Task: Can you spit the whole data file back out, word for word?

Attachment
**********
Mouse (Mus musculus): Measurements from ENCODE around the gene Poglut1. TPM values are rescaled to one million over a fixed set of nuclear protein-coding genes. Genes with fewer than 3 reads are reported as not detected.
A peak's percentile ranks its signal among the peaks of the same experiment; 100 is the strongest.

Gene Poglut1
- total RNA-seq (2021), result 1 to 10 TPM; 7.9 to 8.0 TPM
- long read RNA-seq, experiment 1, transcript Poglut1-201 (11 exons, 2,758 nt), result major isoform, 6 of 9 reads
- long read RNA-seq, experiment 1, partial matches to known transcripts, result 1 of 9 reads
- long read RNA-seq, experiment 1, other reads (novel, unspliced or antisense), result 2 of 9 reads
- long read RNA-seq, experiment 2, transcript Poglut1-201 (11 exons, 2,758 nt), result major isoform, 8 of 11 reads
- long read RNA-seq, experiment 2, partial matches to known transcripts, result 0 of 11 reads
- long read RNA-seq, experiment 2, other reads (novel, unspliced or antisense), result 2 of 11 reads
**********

Mouse (Mus musculus): Measurements from ENCODE around the gene Poglut1. TPM values are rescaled to one million over a fixed set of nuclear protein-coding genes. Genes with fewer than 3 reads are reported as not detected.
A peak's percentile ranks its signal among the peaks of the same experiment; 100 is the strongest.

Gene Poglut1
- total RNA-seq (2021), result 1 to 10 TPM; 7.9 to 8.0 TPM
- long read RNA-seq, experiment 1, transcript Poglut1-201 (11 exons, 2,758 nt), result major isoform, 6 of 9 reads
- long read RNA-seq, experiment 1, partial matches to known transcripts, result 1 of 9 reads
- long read RNA-seq, experiment 1, other reads (novel, unspliced or antisense), result 2 of 9 reads
- long read RNA-seq, experiment 2, transcript Poglut1-201 (11 exons, 2,758 nt), result major isoform, 8 of 11 reads
- long read RNA-seq, experiment 2, partial matches to known transcripts, result 0 of 11 reads
- long read RNA-seq, experiment 2, other reads (novel, unspliced or antisense), result 2 of 11 reads